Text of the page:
Shedding light on the evolution of extremist groups – Eurasia Review
Early online support for the Boogaloos, one of the groups involved in the January 2021 attack on the United States Capitol, followed the same mathematical pattern as ISIS, despite the ideological, geographic and cultural differences between their forms of ‘extremism. That’s the conclusion of a new study published by researchers at George Washington University.
“This study provides insight into the emergence of extremist movements in the United States and around the world,” said Neil Johnson, professor of physics at GW. “By identifying common patterns hidden in what appear to be completely independent movements, accompanied by a rigorous mathematical description of their development, our findings could help social media platforms disrupt the growth of these extremist groups,” Johnson, who is also a researcher at the GW Institute for Data, Democracy & Politics, added.
The study, published in the journal Scientific reports, compares the growth of the Boogaloos, an extremist group based in the United States, to online support of Daesh, a militant terrorist organization based in the Middle East. The Boogaloos are an unorganized, pro-gun rights movement bracing for civil war in the United States. In contrast, ISIS adheres to a specific ideology, a radicalized form of Islam, and is responsible for terrorist attacks across the world.
Johnson and his team collected data by observing online public communities on social media platforms for Boogaloos and ISIS. They found that the evolution of the two movements follows a single mathematical shock wave equation.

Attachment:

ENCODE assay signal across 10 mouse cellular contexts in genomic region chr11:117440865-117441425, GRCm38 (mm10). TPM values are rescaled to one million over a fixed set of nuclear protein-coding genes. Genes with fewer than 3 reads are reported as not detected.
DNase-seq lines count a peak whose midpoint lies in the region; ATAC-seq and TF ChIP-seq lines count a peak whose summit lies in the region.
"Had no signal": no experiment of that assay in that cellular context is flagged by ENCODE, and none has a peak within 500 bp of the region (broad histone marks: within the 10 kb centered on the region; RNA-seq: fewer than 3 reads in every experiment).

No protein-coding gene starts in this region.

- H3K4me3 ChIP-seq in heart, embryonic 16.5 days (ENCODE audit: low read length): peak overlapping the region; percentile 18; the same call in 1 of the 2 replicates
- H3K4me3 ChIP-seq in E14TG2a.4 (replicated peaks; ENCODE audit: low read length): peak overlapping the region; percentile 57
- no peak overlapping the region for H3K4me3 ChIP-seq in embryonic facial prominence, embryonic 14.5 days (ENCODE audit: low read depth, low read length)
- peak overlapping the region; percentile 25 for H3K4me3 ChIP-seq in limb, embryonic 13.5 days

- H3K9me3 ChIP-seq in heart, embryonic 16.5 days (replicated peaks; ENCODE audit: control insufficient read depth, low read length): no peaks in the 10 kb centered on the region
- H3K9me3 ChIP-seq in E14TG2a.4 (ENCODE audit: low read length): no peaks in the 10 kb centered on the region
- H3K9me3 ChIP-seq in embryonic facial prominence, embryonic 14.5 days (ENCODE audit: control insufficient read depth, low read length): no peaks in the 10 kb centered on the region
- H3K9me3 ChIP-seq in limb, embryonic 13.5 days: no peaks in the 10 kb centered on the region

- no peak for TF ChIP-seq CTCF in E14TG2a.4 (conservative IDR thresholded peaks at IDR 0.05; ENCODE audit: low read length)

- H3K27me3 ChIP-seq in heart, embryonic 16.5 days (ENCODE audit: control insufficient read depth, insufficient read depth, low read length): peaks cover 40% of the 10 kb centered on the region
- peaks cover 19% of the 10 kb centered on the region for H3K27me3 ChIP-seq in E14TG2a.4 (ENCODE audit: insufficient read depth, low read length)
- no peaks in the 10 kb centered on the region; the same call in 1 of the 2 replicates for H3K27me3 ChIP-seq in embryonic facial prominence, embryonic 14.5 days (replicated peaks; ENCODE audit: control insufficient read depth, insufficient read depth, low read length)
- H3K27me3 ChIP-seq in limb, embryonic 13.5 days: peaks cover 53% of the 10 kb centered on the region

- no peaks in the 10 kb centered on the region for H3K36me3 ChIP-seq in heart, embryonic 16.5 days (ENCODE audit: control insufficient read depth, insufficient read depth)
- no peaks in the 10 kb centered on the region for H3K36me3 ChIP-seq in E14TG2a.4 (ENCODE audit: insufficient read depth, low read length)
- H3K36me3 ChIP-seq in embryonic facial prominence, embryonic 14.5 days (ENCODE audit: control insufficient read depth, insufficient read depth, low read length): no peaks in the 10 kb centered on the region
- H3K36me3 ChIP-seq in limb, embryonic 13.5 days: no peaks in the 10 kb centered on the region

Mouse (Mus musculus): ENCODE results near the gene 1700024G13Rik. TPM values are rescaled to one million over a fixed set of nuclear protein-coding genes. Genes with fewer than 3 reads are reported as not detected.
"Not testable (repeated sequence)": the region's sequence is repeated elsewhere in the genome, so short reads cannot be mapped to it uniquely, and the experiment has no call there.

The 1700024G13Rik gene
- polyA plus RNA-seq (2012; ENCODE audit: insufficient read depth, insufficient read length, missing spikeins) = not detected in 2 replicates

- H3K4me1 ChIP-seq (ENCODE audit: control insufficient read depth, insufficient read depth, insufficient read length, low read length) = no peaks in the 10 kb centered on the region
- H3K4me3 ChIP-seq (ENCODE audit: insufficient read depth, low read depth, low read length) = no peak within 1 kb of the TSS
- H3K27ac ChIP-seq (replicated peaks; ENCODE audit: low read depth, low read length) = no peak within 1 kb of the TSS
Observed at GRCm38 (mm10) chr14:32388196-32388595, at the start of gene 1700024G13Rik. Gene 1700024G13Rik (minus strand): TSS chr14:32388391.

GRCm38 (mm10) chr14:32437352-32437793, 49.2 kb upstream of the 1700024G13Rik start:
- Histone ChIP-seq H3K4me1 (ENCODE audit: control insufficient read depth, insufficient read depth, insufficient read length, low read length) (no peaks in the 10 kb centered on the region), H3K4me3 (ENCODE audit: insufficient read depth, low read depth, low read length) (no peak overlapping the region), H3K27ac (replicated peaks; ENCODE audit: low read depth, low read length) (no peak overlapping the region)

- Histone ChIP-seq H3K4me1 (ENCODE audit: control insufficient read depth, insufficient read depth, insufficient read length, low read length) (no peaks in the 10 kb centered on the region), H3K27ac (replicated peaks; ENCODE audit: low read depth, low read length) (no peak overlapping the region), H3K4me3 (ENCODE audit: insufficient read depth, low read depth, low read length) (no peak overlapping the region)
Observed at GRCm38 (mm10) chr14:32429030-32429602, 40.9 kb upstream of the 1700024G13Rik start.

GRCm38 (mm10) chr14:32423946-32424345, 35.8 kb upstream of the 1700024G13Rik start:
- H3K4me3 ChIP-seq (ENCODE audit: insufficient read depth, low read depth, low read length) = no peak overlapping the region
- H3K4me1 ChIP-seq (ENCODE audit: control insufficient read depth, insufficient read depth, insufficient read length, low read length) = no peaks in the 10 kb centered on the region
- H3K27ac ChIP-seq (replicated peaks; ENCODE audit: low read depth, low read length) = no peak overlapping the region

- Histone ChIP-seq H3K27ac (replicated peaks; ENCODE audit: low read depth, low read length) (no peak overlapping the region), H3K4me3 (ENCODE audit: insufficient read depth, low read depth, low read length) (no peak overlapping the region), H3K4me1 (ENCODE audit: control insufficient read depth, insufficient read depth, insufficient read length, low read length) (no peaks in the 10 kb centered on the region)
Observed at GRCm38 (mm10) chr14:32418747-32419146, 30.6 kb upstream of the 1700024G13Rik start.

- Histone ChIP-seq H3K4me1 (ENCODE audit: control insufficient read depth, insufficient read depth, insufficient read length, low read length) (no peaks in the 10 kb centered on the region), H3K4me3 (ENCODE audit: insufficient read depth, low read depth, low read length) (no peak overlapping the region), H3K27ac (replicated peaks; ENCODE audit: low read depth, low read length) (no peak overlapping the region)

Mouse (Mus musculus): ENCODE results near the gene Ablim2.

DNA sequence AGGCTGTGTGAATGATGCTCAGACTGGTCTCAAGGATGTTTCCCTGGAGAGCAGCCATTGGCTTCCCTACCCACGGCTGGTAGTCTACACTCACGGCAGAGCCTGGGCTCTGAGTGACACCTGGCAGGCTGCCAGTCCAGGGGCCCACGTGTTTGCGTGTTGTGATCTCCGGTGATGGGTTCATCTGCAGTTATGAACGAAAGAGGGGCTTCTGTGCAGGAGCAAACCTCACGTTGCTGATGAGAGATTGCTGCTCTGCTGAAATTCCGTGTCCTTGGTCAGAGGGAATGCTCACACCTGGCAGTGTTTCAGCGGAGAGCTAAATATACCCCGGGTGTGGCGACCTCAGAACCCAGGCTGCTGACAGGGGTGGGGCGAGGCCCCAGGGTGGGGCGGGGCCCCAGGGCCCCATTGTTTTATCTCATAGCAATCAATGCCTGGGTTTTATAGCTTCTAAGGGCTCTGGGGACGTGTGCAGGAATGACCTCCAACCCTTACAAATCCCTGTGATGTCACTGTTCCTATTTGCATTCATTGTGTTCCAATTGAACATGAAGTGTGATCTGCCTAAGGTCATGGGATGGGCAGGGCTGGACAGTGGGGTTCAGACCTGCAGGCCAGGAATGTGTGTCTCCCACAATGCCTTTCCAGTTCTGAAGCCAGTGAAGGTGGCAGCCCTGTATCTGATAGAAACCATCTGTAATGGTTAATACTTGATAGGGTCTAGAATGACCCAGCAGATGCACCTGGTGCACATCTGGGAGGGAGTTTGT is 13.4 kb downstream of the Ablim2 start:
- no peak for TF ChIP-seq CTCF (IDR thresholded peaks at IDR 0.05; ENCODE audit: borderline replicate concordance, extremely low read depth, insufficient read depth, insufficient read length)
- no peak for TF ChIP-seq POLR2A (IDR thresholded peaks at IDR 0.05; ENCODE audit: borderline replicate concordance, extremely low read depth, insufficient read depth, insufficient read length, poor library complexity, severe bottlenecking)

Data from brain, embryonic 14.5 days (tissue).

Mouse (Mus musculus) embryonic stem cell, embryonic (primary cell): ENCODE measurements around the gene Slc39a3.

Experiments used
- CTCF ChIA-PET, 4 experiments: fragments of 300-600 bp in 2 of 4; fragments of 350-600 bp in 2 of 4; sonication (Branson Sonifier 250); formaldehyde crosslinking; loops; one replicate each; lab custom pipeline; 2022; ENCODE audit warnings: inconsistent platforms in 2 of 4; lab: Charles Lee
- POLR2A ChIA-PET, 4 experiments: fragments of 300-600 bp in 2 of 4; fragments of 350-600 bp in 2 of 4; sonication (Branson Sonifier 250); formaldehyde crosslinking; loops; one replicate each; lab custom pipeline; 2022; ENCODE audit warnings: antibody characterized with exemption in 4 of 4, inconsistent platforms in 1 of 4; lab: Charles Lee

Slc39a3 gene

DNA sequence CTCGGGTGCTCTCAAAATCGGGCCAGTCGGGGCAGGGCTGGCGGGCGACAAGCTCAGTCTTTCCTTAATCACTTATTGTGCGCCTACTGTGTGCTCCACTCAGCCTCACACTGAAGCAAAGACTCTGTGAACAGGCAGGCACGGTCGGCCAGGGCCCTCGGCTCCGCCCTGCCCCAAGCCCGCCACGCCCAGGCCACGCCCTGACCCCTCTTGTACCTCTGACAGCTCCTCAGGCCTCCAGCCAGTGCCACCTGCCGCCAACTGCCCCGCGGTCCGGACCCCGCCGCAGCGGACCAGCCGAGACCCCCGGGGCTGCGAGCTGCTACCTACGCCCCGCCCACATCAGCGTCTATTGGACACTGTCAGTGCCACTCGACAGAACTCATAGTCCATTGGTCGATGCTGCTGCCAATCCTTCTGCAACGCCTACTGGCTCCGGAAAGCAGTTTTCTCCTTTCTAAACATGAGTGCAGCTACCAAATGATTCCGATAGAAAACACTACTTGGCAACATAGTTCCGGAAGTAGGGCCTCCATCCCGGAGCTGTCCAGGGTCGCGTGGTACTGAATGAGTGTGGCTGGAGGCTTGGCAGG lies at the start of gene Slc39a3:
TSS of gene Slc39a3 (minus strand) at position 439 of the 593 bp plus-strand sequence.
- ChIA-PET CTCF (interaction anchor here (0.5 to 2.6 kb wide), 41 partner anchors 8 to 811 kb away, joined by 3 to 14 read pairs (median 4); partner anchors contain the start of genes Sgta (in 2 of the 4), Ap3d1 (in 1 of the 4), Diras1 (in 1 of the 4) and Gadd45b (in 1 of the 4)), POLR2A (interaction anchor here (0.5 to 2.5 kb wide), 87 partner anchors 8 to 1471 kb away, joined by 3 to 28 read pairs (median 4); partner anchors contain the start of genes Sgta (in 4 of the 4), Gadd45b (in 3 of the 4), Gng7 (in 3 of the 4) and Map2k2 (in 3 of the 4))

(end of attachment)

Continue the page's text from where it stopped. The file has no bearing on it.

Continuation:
The results suggest the need for specific policies aimed at limiting the growth of these extremist movements. The researchers point out that online extremism can lead to real-world violence, such as the attack on the U.S. Capitol, an attack that included members of the Boogaloo movement and other American extremist groups.
Social media platforms are struggling to control the growth of extremism online, according to Johnson. They often use a combination of content moderation and active promotion of users who deliver counter posts. The researchers point out the limitations of both approaches and suggest that new strategies are needed to tackle this growing threat.
“A key aspect that we have identified is how these extremist groups come together and combine into communities, a quality we call their ‘collective chemistry,'” said Yonatan Lupu, associate professor of political science at GW and co- author of the article. “Despite the sociological and ideological differences of these groups, they share a similar collective chemistry when it comes to how communities develop. This knowledge is essential in identifying how to slow them down or even prevent them from forming. “